A bullish chancellor will claim [today] that critics of his deficit reduction plans are at a loss to explain why the recovery is now taking place. He will point out that the spending cuts are at their deepest now owing to the backloading of the cuts programme.
He will point to evidence that shows in his view "the last few months have decisively ended [the] controversy" about fiscal policy – as those who advocate a so-called plan B cannot explain recent improvements in the economic data.
I wanted to splutter when I read that, but it's not polite so I swore instead.
Of course it is easy to explain why there is a so called 'recovery' now. There are three reasons.
Firstly unnecessary austerity depressed the economy so much that at some point some form of economic re-stocking had to take place. That is happening, but it's vital to note that the economy remains below its 2008 position and real earnings are so far short of what they are no claim of recovery is in any way credible.
Second, this is the result of the mis-spending of quantitative easing. I am not opposed to quantitative easing per se: in the new Green New Deal report we argue for green quantitative easing to be used to create specific investment in the economy. But the quantitative easing we've had has not done that. £375 billion has been used to create liquidity in the City so we have had share and commodity price booms, which have in turn led to a rapid recovery in bank bonuses and speculative gains for a few, often at cost to the many, not least through inflation that has been higher than necessary.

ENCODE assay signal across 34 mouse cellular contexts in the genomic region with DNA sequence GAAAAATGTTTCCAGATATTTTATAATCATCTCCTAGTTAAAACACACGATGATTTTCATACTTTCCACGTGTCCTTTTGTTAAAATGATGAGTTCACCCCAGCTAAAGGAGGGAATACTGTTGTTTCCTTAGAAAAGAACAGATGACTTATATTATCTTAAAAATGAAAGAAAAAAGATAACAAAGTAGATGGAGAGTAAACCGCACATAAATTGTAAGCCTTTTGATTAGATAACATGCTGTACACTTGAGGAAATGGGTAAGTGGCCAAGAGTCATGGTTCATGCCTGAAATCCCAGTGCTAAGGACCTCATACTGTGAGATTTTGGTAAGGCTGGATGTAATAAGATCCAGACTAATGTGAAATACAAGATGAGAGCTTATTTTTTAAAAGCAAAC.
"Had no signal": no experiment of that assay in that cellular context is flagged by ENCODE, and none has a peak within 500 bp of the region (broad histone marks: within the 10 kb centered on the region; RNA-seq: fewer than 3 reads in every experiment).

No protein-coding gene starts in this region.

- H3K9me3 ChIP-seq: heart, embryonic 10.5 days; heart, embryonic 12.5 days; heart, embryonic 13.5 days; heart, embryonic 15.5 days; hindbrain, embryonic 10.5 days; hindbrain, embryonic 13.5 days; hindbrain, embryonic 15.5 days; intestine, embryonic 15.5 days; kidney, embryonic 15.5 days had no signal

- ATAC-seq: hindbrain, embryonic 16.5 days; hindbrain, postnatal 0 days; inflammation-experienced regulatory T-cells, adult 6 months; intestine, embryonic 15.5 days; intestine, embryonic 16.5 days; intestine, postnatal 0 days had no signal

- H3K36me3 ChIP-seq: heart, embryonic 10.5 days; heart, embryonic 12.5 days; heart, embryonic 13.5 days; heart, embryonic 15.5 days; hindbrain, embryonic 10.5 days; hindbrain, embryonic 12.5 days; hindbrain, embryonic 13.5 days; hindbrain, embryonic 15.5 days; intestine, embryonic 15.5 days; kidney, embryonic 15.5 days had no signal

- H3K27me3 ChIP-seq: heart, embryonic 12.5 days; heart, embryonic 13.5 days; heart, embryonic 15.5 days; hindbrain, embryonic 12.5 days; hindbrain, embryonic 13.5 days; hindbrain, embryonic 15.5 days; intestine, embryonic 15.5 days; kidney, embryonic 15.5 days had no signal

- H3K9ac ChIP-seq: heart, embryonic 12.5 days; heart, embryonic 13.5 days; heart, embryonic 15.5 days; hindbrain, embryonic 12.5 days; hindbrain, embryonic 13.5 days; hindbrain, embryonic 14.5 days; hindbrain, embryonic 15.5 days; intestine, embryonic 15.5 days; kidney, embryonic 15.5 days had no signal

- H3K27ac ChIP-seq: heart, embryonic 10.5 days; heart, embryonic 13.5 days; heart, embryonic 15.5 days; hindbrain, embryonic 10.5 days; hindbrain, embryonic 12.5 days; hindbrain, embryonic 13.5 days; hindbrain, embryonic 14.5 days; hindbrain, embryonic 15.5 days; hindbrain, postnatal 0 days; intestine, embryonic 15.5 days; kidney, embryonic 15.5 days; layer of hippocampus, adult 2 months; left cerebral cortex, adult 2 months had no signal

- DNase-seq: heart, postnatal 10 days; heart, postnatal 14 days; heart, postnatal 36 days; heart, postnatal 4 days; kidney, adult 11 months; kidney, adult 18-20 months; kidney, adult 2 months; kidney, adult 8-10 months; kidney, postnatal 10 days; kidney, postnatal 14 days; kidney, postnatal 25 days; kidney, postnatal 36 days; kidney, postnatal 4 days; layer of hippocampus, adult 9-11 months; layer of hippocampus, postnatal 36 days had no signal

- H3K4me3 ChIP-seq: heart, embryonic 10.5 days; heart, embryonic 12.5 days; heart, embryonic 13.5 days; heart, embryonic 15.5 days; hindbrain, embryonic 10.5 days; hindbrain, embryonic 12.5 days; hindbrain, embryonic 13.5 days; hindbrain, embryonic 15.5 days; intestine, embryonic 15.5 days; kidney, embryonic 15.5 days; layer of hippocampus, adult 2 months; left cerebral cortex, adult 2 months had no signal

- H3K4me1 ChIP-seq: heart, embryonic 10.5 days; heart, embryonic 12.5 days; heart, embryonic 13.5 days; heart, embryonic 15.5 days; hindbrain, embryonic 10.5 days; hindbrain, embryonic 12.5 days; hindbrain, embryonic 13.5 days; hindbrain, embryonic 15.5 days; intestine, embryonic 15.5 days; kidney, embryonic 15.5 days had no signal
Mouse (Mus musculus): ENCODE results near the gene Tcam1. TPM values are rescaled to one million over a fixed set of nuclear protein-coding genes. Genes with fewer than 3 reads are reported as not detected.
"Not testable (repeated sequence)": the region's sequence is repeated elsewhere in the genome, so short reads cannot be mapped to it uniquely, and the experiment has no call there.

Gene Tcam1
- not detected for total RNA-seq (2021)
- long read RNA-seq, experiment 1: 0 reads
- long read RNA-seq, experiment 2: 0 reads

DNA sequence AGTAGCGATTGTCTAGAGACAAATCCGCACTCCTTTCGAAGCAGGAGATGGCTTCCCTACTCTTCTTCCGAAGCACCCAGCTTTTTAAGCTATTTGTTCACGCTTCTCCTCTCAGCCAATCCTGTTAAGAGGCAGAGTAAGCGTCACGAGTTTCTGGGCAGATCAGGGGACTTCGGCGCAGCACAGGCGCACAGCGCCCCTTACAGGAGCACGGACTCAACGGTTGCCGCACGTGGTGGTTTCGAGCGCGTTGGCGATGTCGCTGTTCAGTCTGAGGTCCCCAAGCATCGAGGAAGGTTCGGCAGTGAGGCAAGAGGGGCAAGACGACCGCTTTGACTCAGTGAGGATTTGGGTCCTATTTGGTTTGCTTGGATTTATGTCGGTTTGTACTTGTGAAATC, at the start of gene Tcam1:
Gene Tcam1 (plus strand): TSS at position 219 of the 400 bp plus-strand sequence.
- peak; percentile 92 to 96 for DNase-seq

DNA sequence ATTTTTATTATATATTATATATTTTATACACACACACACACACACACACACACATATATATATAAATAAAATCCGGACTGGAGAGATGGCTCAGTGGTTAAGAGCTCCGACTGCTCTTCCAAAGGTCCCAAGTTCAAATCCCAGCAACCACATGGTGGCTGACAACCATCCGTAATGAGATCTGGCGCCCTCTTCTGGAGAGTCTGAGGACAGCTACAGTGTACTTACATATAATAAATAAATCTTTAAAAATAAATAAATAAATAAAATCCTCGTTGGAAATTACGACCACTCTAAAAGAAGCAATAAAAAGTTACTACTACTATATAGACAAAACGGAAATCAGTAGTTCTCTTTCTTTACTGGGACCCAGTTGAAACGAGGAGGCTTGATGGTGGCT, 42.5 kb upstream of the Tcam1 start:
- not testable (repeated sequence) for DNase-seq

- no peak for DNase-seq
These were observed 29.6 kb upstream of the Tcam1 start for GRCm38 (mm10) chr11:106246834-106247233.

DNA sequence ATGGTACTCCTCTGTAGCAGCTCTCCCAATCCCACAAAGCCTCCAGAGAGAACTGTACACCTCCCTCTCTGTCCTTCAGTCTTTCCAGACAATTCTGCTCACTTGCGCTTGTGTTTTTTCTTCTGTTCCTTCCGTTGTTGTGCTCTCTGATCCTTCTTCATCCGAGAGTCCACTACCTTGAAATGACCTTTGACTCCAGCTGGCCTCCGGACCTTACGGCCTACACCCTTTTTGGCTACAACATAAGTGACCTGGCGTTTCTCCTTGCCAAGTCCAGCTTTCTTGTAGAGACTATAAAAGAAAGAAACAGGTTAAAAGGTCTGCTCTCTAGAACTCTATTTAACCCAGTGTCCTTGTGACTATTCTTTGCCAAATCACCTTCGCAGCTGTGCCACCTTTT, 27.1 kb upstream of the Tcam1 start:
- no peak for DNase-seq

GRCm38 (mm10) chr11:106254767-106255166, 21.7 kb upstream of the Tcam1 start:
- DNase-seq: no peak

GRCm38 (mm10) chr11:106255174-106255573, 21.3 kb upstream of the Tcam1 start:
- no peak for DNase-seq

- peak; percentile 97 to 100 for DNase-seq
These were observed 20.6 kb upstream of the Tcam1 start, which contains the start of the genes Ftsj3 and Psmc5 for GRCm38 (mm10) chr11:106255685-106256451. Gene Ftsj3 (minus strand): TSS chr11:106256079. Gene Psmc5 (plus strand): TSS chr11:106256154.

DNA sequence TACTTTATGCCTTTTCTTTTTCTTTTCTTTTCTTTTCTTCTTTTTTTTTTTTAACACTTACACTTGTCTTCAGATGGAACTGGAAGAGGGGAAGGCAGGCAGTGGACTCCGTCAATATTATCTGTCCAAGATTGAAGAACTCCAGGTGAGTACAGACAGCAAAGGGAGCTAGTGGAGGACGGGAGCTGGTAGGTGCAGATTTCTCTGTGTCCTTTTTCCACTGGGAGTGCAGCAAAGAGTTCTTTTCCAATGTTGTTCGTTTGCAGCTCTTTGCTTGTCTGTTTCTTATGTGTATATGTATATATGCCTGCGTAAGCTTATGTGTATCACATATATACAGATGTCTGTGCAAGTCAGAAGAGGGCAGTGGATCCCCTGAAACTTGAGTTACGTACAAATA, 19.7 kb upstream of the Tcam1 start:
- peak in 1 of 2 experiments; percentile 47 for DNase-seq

Third, we now have mortgage subsidies aimed at over-heating the market for existing homes rather than providing the funds needed for investment in the new homes the Green New Deal report highlights the need for.
So we have a failed economic policy followed by froth from what is little more than a bung from Osborne to his mates.
That's the explanation for so called recovery now. And it's also the explanation for it supplying benefit to such a small number of people. As Karel Williams ably argues in the Guardian this morning:
The rhetoric of "recovery" is part of the problem.
That's because this is a recovery for the few at long term cost to the many.
Now where's the opposition?